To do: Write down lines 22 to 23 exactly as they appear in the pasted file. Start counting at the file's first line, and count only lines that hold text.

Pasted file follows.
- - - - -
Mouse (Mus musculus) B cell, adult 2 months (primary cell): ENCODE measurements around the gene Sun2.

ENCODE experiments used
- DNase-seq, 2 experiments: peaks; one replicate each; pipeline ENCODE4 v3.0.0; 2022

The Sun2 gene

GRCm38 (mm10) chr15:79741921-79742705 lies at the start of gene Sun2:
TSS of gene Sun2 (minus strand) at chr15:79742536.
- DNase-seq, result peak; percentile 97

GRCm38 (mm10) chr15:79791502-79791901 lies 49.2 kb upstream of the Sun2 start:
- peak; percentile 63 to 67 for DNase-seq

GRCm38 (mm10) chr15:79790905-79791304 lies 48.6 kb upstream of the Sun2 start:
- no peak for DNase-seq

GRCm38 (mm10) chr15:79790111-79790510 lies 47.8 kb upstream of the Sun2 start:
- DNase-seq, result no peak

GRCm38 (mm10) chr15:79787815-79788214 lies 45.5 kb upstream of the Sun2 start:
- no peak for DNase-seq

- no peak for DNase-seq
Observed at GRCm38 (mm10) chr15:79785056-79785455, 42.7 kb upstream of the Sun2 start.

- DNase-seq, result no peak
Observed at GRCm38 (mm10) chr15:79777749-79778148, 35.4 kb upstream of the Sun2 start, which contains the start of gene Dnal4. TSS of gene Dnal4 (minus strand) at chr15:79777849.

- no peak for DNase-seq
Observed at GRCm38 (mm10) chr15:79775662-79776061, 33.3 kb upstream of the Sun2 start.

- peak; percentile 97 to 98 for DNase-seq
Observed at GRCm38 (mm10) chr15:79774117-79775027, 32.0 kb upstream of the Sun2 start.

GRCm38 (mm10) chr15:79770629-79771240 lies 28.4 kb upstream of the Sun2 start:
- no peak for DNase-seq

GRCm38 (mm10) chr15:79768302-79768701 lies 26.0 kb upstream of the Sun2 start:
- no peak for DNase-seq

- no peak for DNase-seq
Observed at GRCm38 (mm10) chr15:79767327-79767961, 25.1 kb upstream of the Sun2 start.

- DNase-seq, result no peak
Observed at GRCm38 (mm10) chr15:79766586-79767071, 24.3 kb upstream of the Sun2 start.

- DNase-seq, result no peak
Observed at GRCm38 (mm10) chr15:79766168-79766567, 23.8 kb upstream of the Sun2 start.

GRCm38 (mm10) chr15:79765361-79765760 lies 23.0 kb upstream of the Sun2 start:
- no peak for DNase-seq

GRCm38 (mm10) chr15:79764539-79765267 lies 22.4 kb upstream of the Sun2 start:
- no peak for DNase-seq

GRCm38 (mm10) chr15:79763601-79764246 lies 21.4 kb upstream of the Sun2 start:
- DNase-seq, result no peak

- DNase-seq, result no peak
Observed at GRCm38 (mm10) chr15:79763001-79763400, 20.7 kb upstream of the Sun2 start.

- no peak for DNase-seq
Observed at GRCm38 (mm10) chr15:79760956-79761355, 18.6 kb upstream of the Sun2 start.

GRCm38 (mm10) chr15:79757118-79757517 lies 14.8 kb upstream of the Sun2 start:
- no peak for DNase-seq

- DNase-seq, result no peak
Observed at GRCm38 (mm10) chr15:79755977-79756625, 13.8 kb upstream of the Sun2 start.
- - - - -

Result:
- peak; percentile 97 to 98 for DNase-seq
Observed at GRCm38 (mm10) chr15:79774117-79775027, 32.0 kb upstream of the Sun2 start.